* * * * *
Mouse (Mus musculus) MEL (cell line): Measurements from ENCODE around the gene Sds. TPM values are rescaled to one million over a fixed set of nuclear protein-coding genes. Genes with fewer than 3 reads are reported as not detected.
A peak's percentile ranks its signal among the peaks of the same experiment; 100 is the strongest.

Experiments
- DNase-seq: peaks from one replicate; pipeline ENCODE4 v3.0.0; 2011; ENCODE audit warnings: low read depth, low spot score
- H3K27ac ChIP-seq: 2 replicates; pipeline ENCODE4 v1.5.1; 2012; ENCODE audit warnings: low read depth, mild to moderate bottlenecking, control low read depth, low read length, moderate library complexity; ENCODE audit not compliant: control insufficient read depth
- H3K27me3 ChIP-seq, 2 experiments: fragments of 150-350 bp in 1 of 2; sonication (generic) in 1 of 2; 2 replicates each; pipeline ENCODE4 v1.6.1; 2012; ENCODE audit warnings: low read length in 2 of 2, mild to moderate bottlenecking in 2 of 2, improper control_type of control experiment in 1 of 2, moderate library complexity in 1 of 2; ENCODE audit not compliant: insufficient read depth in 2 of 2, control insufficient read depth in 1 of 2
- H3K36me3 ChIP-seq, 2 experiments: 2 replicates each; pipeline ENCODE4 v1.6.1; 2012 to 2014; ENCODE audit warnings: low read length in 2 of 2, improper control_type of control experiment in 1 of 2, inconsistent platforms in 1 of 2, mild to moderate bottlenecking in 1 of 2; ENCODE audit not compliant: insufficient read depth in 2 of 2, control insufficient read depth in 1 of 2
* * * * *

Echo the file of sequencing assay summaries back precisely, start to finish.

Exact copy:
Mouse (Mus musculus) MEL (cell line): Measurements from ENCODE around the gene Sds. TPM values are rescaled to one million over a fixed set of nuclear protein-coding genes. Genes with fewer than 3 reads are reported as not detected.
A peak's percentile ranks its signal among the peaks of the same experiment; 100 is the strongest.

Experiments
- DNase-seq: peaks from one replicate; pipeline ENCODE4 v3.0.0; 2011; ENCODE audit warnings: low read depth, low spot score
- H3K27ac ChIP-seq: 2 replicates; pipeline ENCODE4 v1.5.1; 2012; ENCODE audit warnings: low read depth, mild to moderate bottlenecking, control low read depth, low read length, moderate library complexity; ENCODE audit not compliant: control insufficient read depth
- H3K27me3 ChIP-seq, 2 experiments: fragments of 150-350 bp in 1 of 2; sonication (generic) in 1 of 2; 2 replicates each; pipeline ENCODE4 v1.6.1; 2012; ENCODE audit warnings: low read length in 2 of 2, mild to moderate bottlenecking in 2 of 2, improper control_type of control experiment in 1 of 2, moderate library complexity in 1 of 2; ENCODE audit not compliant: insufficient read depth in 2 of 2, control insufficient read depth in 1 of 2
- H3K36me3 ChIP-seq, 2 experiments: 2 replicates each; pipeline ENCODE4 v1.6.1; 2012 to 2014; ENCODE audit warnings: low read length in 2 of 2, improper control_type of control experiment in 1 of 2, inconsistent platforms in 1 of 2, mild to moderate bottlenecking in 1 of 2; ENCODE audit not compliant: insufficient read depth in 2 of 2, control insufficient read depth in 1 of 2